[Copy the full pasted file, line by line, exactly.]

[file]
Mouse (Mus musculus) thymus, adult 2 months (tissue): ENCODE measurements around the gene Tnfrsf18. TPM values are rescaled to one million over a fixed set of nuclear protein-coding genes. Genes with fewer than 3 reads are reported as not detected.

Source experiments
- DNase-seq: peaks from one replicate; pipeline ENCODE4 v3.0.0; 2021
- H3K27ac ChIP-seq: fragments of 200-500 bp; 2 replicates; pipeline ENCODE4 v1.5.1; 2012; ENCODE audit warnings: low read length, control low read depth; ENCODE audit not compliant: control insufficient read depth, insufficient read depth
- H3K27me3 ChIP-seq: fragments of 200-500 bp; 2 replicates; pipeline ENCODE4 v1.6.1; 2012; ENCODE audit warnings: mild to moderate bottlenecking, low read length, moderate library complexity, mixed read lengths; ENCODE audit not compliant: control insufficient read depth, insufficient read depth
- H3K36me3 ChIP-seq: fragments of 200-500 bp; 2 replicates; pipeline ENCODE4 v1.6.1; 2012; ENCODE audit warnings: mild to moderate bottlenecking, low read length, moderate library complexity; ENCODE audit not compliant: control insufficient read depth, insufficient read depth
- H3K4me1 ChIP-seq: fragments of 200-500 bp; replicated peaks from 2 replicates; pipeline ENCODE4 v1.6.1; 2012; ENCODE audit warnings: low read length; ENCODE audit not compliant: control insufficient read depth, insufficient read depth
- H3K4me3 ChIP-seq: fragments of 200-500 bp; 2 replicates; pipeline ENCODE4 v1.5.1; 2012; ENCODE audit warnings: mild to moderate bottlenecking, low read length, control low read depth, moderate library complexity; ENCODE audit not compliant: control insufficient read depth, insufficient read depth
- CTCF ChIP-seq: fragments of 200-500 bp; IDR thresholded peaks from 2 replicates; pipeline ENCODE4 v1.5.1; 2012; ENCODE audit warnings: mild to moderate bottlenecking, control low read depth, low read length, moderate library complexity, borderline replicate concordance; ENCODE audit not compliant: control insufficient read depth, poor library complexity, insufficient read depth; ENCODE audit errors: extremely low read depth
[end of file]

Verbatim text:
Mouse (Mus musculus) thymus, adult 2 months (tissue): ENCODE measurements around the gene Tnfrsf18. TPM values are rescaled to one million over a fixed set of nuclear protein-coding genes. Genes with fewer than 3 reads are reported as not detected.

Source experiments
- DNase-seq: peaks from one replicate; pipeline ENCODE4 v3.0.0; 2021
- H3K27ac ChIP-seq: fragments of 200-500 bp; 2 replicates; pipeline ENCODE4 v1.5.1; 2012; ENCODE audit warnings: low read length, control low read depth; ENCODE audit not compliant: control insufficient read depth, insufficient read depth
- H3K27me3 ChIP-seq: fragments of 200-500 bp; 2 replicates; pipeline ENCODE4 v1.6.1; 2012; ENCODE audit warnings: mild to moderate bottlenecking, low read length, moderate library complexity, mixed read lengths; ENCODE audit not compliant: control insufficient read depth, insufficient read depth
- H3K36me3 ChIP-seq: fragments of 200-500 bp; 2 replicates; pipeline ENCODE4 v1.6.1; 2012; ENCODE audit warnings: mild to moderate bottlenecking, low read length, moderate library complexity; ENCODE audit not compliant: control insufficient read depth, insufficient read depth
- H3K4me1 ChIP-seq: fragments of 200-500 bp; replicated peaks from 2 replicates; pipeline ENCODE4 v1.6.1; 2012; ENCODE audit warnings: low read length; ENCODE audit not compliant: control insufficient read depth, insufficient read depth
- H3K4me3 ChIP-seq: fragments of 200-500 bp; 2 replicates; pipeline ENCODE4 v1.5.1; 2012; ENCODE audit warnings: mild to moderate bottlenecking, low read length, control low read depth, moderate library complexity; ENCODE audit not compliant: control insufficient read depth, insufficient read depth
- CTCF ChIP-seq: fragments of 200-500 bp; IDR thresholded peaks from 2 replicates; pipeline ENCODE4 v1.5.1; 2012; ENCODE audit warnings: mild to moderate bottlenecking, control low read depth, low read length, moderate library complexity, borderline replicate concordance; ENCODE audit not compliant: control insufficient read depth, poor library complexity, insufficient read depth; ENCODE audit errors: extremely low read depth